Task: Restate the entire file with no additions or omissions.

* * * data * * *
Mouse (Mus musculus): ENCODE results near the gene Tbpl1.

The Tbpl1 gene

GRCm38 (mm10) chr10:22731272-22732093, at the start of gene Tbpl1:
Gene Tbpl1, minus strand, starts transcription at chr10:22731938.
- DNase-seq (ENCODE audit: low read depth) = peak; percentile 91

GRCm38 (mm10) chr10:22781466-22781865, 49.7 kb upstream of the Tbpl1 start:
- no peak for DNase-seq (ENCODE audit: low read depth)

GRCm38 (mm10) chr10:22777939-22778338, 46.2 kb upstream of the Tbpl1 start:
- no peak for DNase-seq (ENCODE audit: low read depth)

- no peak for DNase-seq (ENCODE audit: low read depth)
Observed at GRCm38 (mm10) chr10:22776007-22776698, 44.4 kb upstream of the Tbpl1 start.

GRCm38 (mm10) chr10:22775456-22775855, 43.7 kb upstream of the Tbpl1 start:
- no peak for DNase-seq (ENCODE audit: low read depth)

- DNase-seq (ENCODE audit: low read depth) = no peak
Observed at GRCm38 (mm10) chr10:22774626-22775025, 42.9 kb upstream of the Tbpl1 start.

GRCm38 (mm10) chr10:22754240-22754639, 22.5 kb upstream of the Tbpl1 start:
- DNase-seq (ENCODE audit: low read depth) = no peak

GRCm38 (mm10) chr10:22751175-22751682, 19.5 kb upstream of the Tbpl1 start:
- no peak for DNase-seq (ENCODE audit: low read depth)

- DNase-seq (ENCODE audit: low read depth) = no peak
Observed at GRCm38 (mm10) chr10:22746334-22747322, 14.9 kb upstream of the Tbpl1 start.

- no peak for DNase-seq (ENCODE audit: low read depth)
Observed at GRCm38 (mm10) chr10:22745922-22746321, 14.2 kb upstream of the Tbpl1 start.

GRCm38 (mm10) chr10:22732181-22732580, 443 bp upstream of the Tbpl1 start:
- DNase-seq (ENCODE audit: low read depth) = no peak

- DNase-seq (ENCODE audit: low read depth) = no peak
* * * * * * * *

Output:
Mouse (Mus musculus): ENCODE results near the gene Tbpl1.

The Tbpl1 gene

GRCm38 (mm10) chr10:22731272-22732093, at the start of gene Tbpl1:
Gene Tbpl1, minus strand, starts transcription at chr10:22731938.
- DNase-seq (ENCODE audit: low read depth) = peak; percentile 91

GRCm38 (mm10) chr10:22781466-22781865, 49.7 kb upstream of the Tbpl1 start:
- no peak for DNase-seq (ENCODE audit: low read depth)

GRCm38 (mm10) chr10:22777939-22778338, 46.2 kb upstream of the Tbpl1 start:
- no peak for DNase-seq (ENCODE audit: low read depth)

- no peak for DNase-seq (ENCODE audit: low read depth)
Observed at GRCm38 (mm10) chr10:22776007-22776698, 44.4 kb upstream of the Tbpl1 start.

GRCm38 (mm10) chr10:22775456-22775855, 43.7 kb upstream of the Tbpl1 start:
- no peak for DNase-seq (ENCODE audit: low read depth)

- DNase-seq (ENCODE audit: low read depth) = no peak
Observed at GRCm38 (mm10) chr10:22774626-22775025, 42.9 kb upstream of the Tbpl1 start.

GRCm38 (mm10) chr10:22754240-22754639, 22.5 kb upstream of the Tbpl1 start:
- DNase-seq (ENCODE audit: low read depth) = no peak

GRCm38 (mm10) chr10:22751175-22751682, 19.5 kb upstream of the Tbpl1 start:
- no peak for DNase-seq (ENCODE audit: low read depth)

- DNase-seq (ENCODE audit: low read depth) = no peak
Observed at GRCm38 (mm10) chr10:22746334-22747322, 14.9 kb upstream of the Tbpl1 start.

- no peak for DNase-seq (ENCODE audit: low read depth)
Observed at GRCm38 (mm10) chr10:22745922-22746321, 14.2 kb upstream of the Tbpl1 start.

GRCm38 (mm10) chr10:22732181-22732580, 443 bp upstream of the Tbpl1 start:
- DNase-seq (ENCODE audit: low read depth) = no peak

- DNase-seq (ENCODE audit: low read depth) = no peak